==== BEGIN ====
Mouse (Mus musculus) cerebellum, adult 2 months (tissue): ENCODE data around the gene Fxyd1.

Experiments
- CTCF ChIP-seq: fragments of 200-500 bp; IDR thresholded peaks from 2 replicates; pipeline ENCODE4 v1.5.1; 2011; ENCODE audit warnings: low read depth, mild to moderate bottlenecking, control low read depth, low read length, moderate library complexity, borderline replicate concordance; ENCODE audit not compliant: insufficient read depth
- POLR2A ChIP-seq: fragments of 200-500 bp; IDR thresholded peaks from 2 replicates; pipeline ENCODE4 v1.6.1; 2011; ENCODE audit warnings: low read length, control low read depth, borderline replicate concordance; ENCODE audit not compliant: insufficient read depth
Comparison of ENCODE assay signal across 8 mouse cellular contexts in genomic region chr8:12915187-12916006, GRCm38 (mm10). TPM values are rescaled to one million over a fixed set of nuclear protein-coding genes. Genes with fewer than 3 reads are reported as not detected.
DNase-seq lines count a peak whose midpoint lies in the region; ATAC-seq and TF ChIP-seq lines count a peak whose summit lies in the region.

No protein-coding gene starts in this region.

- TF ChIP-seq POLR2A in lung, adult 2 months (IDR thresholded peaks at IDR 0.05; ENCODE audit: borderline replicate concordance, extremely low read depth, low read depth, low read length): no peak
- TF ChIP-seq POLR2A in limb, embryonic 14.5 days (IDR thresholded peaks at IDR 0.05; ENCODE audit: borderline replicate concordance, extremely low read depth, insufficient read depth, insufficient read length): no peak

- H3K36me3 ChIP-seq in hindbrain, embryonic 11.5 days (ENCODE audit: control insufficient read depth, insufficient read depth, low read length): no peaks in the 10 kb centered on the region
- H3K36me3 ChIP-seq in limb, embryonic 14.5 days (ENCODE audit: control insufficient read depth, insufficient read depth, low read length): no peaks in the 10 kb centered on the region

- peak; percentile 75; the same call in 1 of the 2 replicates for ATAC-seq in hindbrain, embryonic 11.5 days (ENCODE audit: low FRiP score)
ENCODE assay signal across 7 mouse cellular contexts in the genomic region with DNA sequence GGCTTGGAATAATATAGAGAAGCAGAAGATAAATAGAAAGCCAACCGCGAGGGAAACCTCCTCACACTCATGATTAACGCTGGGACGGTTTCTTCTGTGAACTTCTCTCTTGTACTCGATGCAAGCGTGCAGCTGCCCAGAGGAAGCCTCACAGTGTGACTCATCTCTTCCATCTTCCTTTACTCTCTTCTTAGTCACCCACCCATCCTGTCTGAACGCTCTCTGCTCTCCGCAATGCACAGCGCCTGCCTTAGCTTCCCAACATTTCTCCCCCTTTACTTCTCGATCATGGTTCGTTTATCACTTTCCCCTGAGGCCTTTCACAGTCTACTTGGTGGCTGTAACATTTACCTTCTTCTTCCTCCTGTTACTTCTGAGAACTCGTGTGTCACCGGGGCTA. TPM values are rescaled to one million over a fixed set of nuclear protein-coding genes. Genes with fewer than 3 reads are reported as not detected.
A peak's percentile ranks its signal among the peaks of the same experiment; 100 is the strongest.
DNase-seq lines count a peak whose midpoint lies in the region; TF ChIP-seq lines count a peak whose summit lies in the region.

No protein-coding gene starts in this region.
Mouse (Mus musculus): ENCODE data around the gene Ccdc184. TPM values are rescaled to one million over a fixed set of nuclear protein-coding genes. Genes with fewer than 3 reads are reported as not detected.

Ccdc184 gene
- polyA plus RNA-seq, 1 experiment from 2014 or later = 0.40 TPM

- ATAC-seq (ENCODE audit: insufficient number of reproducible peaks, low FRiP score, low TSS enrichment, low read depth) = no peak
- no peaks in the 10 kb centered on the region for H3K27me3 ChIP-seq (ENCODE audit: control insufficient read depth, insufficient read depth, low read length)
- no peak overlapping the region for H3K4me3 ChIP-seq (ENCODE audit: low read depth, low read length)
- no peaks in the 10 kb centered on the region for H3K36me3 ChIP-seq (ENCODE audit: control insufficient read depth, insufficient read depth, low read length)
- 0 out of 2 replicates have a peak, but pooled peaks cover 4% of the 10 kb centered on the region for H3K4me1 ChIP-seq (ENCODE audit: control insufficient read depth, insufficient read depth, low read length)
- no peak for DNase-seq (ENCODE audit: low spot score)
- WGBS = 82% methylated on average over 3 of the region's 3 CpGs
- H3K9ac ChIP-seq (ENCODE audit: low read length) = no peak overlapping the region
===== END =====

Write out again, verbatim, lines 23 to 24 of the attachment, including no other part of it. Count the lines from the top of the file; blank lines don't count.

- no peaks in the 10 kb centered on the region for H3K36me3 ChIP-seq (ENCODE audit: control insufficient read depth, insufficient read depth, low read length)
- 0 out of 2 replicates have a peak, but pooled peaks cover 4% of the 10 kb centered on the region for H3K4me1 ChIP-seq (ENCODE audit: control insufficient read depth, insufficient read depth, low read length)